Because of this longing, I suspect the whole fantasy of moving “beyond safewords”, beyond negotiation, and/or beyond a contract, is fairly prominent within the BDSM community. I hear a lot doing Consent Culture work (and on the radio, as you can hear on this show “Edge of Insanity” I did this weekend with Betty Blac) the declaration “we don’t need safewords!” and “safewords aren’t sexy!” I feel that when erotica, movies, porn and even our own dungeon behaviour look on the safeword as something that “ruins” a scene, we’re creating a dangerous dynamic where people won’t say “stop” or “no” when they want to, because that’s not part of their fantasy. It may not be part of your wet dreams, but then, neither is a court case, is my opinion on the topic. We need to have methods to stop BDSM behaviour when it crosses the line, while also acknowledging that people may struggle to safeword when there’s so much pressure to be a “good” submissive or a “tough” dominant… often which involves this “no limits” construct.

Now, this isn’t something that’s just an issue among kinky communities. I’ve noticed this with people I’ve dated, too. As someone who isn’t a touchy-feely person, I tend to need someone to let me know through flirting and physical touch that they’re interested in sexytimes. If that doesn’t happen, I tend to assume we’re still at the casually flirting stage. One ex partner would become furious that I didn’t know when she wanted us to sleep together, while I was trying to take a step back and leave space for her personal needs, expecting (and asking) her to communicate what she was interested in and when. Instead, she wanted me to read her mind, and, I guess, try to initiate sex at random, taking the responsibility if I was wrong for her being upset. Talking to other people, this doesn’t seem to be all that rare, but it’s incredibly frustrating.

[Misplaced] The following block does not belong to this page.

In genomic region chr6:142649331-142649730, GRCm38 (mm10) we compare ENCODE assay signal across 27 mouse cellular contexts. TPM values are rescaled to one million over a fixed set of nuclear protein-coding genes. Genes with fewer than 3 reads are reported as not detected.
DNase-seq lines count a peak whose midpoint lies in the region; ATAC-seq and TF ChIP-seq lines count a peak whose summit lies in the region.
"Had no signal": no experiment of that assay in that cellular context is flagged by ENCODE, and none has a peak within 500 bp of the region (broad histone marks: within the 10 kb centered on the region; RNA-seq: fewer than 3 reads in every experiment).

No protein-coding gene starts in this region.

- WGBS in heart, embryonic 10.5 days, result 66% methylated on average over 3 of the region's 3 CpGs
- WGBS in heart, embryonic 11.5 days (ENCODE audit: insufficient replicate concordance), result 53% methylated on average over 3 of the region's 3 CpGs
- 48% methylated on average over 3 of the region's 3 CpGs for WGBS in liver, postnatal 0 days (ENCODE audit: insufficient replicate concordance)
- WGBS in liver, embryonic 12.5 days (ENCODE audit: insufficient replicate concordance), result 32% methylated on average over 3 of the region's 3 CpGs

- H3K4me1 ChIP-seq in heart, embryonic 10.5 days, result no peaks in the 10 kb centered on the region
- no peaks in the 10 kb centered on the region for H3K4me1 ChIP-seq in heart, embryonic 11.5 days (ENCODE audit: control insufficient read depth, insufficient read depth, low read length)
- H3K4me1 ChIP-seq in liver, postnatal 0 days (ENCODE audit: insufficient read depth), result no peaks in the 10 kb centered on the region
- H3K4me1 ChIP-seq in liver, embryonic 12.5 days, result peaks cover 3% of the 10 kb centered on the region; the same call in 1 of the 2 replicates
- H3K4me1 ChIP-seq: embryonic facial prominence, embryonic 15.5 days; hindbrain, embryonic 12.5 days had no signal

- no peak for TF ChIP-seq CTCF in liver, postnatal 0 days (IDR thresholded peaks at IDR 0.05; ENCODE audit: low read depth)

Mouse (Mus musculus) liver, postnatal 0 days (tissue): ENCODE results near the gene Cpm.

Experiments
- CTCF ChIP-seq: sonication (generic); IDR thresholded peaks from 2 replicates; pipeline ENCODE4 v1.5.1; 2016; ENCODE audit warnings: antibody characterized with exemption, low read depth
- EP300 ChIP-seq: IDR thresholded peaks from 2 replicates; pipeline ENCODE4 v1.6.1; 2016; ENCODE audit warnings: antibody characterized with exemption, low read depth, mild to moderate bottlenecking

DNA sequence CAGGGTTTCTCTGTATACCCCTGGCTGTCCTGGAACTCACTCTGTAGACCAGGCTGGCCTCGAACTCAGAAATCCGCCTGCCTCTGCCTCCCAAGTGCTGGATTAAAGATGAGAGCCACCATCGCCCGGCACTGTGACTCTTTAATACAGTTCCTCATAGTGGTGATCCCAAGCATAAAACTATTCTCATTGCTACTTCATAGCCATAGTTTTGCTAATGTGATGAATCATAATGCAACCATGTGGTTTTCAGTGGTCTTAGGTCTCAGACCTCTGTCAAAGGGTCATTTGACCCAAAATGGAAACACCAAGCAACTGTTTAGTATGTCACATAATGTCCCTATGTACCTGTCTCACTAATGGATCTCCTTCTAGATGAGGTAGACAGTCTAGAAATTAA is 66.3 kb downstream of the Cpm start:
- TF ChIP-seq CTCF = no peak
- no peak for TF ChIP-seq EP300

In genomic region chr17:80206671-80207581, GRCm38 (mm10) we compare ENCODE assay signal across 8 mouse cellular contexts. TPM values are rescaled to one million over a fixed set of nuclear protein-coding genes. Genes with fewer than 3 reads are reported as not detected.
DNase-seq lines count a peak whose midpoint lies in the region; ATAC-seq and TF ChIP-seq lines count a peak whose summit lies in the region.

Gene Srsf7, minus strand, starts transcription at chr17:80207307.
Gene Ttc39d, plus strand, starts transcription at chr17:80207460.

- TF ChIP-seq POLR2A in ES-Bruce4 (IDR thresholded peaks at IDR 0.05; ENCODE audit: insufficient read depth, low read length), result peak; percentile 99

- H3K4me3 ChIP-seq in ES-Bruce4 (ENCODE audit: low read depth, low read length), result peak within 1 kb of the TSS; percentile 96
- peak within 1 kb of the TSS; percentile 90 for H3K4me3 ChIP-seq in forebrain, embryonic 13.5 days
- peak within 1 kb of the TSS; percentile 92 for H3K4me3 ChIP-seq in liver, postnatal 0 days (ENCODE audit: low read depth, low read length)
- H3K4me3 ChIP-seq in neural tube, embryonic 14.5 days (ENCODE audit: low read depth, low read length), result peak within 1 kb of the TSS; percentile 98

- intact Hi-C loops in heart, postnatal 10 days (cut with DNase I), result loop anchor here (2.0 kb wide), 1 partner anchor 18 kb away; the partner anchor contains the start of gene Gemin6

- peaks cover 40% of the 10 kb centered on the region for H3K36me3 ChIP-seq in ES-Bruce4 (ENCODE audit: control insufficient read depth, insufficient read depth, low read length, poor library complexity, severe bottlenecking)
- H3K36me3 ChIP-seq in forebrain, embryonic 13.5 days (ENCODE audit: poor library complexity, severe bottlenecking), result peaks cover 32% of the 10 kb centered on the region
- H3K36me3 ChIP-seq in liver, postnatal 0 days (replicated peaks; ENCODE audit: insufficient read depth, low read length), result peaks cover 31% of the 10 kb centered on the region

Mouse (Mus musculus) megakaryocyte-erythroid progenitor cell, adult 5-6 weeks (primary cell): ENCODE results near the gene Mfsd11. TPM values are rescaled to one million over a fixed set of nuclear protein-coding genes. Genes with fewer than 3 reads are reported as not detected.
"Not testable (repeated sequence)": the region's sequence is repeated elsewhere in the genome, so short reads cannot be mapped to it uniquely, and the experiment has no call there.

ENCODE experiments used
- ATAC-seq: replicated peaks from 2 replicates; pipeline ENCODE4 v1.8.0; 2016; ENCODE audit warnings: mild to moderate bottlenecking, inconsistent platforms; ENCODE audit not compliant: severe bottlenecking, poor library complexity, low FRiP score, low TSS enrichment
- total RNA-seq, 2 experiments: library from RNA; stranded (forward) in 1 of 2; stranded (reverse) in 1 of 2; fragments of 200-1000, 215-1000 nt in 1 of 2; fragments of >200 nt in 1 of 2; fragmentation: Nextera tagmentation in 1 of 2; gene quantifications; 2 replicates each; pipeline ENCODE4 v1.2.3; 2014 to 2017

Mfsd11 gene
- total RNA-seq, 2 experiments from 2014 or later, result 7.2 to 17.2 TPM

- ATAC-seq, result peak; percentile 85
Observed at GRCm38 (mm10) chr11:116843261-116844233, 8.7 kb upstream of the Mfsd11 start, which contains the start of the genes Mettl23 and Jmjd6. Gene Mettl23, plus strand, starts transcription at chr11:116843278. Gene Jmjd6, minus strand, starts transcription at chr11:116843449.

Even though this is common in vanilla couples, there is a certain concern for BDSM couples. I’ve noticed that bottoms/submissives who make themselves available for the most varied amount of play have more social currency and get more attention. Therefore, there’s a reward for saying you have “no limits”. On the opposite side, Dominants who communicate that they “take what they want” are seemingly desirable, with some profiles coming across as downright sociopathic… and yet they seemingly are actively engaged in local communities and no one looks askance at this behaviour. I do notice male Doms get away with this significantly more- unless you’re a professional, female Dommes are expected to be caring with their submissives at a much higher standard. Now, I’m all about fantasy (I have some seriously dark ones myself), but I feel it’s important to critique the ways in which these social norms end up being formed, how that impacts on kink in the media, and how it creates an ideal of what a “valuable” Dom or sub is and how they behave that might actually be damaging in the real world.